Each bust represents a different McKinley, one as a boy soldier and one of him as president. Beneath the busts, scene of McKinley handing out coffee and food has been created. It is a monument that represents the character of William McKinley. October 13th, 1903 was the dedication ceremony for the Mckinley monument and the other Ohio monuments. The event as described by the Oil City Derrick newspaper, as a “Notable Gathering”, featured many distinguished guests. These guests included, General lan Hamilton, Sir Kay Muir, Secretary of War Robert Shaw, and Governor George Nash of Ohio.

Many veterans of the war and local population were also in attendance. On September 3rd, 1903 Governor Nash of Ohio sent a letter to President Theodore Roosevelt asking him to attend the dedication ceremony. The Battlefield Commission also sent a cordial invitation to the President inviting him to the dedication ceremony. On September 9th, 1903 President Roosevelt sent this reply to the commission, “My Dearest Major Cunningham: Thave gone over my engagements, and I am very sorry to say that it is simply out of the question for me to accept your invitation.

So great is my desire to meet the wishes of the members of my predecessor’s old regiment, that if I were able to break through my rule in your factor I should certainly do so; had I been warned in time, I might have been able to make arrangements; but now that I have accepted an invitation to speak at Antietam, and in as much as I speak to another body of Grand Army men in the week of the dedication of Major McKinley’s monument, it is simply impossible for me to make another speech at this time.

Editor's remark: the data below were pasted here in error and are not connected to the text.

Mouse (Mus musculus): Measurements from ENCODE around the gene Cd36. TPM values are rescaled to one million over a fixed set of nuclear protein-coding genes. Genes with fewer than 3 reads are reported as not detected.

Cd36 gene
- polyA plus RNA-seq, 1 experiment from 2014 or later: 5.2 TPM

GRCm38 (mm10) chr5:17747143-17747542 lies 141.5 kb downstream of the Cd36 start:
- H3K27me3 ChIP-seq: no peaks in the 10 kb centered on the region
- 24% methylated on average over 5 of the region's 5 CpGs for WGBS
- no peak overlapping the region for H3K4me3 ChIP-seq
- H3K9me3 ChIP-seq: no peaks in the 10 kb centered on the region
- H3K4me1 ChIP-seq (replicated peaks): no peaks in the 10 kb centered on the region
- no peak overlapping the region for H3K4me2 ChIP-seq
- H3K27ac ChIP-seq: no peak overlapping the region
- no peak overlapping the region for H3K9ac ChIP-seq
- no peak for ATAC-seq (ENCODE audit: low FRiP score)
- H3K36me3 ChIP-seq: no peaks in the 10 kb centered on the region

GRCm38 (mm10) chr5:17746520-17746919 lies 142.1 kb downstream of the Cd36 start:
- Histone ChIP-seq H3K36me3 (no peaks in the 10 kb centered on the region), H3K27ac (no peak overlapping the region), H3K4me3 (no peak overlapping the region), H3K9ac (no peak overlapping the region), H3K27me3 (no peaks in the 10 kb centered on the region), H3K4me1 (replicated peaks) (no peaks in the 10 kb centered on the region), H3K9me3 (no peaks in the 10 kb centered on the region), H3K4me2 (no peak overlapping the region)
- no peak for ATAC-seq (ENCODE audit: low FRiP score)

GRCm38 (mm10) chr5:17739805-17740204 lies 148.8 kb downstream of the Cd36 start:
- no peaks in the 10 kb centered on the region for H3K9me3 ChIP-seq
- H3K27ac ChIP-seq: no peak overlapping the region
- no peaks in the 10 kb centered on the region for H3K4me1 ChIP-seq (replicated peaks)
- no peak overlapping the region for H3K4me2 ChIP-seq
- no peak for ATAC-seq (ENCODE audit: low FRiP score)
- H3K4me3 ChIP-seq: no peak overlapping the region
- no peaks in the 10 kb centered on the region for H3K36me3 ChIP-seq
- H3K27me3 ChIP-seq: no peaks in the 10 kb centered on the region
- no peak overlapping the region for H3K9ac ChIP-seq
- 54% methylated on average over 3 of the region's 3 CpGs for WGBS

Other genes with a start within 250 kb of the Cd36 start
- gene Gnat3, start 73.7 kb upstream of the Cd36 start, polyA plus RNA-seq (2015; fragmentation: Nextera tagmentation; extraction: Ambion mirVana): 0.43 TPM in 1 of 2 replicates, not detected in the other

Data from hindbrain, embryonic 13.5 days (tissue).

You have no conception of the number of requests I receive for speeches, which I should like to make, were l able to. There is none that I have refused with greater regret than this. I shall ask the Acting Secretary of War and the lieutenant-General of the Army to be preset. Sincerely yours Theodore Roosevelt” Governor Nash was the chosen speaker at the ceremony and also the man who was charged to surrender the care of the monuments to the Acting Secretary of War.

For McKinley’s monument, he described the story that lead to McKinley’s immortalization at Antietam. Nash compared McKinley to Abraham Lincoln in his speech, “Like Lincoln he prayed that the passions of the Civil war might pass away and that the affection for the Union might be restored to all the people of this country. ” McKinley’s monument represented a man who thought of others before himself.

As a soldier, he offered care to his regiment during the fighting. As President, he worked to try to reduce the animosity between North and South and to restore the country to one set of minds. The monument stands as a testament to time, of a man who went above and behind the call of duty to provide for his men during one of the worst battles of the Civil War.